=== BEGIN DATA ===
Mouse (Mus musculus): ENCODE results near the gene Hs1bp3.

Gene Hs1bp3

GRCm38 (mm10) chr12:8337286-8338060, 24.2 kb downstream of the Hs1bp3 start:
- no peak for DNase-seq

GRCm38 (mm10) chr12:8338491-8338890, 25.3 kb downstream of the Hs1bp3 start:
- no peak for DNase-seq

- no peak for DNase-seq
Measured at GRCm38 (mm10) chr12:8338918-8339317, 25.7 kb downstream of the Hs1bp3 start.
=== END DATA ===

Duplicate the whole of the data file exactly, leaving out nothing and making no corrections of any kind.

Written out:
Mouse (Mus musculus): ENCODE results near the gene Hs1bp3.

Gene Hs1bp3

GRCm38 (mm10) chr12:8337286-8338060, 24.2 kb downstream of the Hs1bp3 start:
- no peak for DNase-seq

GRCm38 (mm10) chr12:8338491-8338890, 25.3 kb downstream of the Hs1bp3 start:
- no peak for DNase-seq

- no peak for DNase-seq
Measured at GRCm38 (mm10) chr12:8338918-8339317, 25.7 kb downstream of the Hs1bp3 start.